Re:Gender works to end gender inequity by exposing root causes and advancing research-informed action. Working with multiple sectors and disciplines, we are shaping a world that demands fairness across difference.
The negative fallout from climate change is having a devastatingly lopsided impact on women compared to men, from higher death rates during natural disasters to heavier household and care burdens.
A 2007 Human Development Report, issued by the U.N. Development Programme, points out that women are particularly affected by climate change because they are the largest percentage - accounting for about 70 percent - of the poor population.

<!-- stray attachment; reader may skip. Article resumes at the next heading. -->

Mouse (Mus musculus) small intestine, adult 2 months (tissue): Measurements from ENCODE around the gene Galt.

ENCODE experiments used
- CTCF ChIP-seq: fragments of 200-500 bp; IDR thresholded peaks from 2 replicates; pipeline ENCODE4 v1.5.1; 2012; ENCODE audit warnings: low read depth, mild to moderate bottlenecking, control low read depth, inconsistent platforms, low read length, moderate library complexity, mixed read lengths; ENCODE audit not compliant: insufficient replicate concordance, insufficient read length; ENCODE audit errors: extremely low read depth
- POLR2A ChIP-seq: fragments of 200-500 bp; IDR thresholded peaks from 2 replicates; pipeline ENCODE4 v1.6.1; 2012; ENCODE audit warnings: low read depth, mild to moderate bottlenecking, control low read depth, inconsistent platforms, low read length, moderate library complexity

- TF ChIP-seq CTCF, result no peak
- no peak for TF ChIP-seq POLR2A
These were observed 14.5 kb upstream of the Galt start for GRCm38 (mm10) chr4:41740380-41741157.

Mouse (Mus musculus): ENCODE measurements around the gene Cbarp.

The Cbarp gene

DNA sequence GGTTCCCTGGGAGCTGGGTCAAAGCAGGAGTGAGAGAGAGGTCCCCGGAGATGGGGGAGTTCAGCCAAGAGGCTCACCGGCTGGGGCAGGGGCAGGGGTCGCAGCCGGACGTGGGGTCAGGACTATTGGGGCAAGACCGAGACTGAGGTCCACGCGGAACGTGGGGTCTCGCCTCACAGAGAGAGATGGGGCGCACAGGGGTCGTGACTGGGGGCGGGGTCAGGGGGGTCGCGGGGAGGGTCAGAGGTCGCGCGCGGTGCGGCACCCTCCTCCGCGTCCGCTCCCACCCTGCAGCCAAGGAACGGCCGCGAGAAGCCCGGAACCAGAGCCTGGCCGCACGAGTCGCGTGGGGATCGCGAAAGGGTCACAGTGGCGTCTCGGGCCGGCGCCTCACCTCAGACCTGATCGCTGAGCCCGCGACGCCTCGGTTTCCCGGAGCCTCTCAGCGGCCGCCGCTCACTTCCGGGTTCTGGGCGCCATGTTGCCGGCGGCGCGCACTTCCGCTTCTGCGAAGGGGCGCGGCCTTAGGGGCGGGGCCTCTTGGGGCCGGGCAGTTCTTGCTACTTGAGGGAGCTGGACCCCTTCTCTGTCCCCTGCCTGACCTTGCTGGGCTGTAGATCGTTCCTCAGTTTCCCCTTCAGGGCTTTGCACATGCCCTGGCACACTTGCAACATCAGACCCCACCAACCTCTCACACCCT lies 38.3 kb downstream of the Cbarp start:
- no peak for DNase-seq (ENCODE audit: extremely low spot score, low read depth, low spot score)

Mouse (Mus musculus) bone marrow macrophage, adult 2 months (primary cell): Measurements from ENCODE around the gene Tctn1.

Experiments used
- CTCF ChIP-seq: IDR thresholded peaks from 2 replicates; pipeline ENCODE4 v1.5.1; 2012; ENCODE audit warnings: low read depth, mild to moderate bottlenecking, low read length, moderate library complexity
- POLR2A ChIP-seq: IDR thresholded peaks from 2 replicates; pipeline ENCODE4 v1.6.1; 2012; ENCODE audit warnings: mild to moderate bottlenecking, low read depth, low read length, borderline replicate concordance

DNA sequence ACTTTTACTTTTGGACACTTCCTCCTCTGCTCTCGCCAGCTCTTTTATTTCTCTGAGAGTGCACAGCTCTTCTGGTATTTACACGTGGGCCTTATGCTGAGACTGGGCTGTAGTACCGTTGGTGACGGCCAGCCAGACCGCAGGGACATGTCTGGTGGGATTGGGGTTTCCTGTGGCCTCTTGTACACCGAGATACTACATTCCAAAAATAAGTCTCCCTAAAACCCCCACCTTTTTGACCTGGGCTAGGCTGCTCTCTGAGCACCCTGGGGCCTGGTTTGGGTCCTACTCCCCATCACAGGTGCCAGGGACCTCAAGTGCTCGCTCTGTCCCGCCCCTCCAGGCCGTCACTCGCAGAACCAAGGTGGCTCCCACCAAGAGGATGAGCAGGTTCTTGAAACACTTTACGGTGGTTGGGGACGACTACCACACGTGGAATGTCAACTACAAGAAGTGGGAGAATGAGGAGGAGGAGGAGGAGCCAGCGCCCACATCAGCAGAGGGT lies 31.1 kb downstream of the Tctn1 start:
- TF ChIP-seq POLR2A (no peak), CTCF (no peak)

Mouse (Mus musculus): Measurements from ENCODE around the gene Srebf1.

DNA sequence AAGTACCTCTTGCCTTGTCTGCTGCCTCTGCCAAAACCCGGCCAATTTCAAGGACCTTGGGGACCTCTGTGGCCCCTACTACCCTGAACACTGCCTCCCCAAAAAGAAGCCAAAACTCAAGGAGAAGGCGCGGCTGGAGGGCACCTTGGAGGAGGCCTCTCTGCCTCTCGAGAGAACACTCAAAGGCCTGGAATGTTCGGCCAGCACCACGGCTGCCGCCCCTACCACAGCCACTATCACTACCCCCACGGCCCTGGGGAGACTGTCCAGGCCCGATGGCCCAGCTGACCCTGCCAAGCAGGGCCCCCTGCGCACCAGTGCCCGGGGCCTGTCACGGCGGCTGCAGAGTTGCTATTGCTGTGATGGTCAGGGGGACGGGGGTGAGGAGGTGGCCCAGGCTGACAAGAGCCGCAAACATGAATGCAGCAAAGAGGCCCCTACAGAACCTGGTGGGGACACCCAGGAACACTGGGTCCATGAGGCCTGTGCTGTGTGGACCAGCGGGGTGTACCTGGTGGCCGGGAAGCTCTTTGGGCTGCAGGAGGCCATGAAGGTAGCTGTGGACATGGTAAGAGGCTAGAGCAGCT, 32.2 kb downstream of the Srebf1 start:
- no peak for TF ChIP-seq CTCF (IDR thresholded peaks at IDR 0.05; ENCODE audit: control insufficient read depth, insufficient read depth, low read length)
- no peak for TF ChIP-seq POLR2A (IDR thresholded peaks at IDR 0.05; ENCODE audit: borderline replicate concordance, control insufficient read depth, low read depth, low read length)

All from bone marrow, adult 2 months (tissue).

Amy North, a researcher working on gender, education and global poverty reduction initiatives at the Institute of Education in the University of London, told IPS climate change is also exacerbating existing gender inequalities, with a devastating effect on the quality of life of poor women and girls.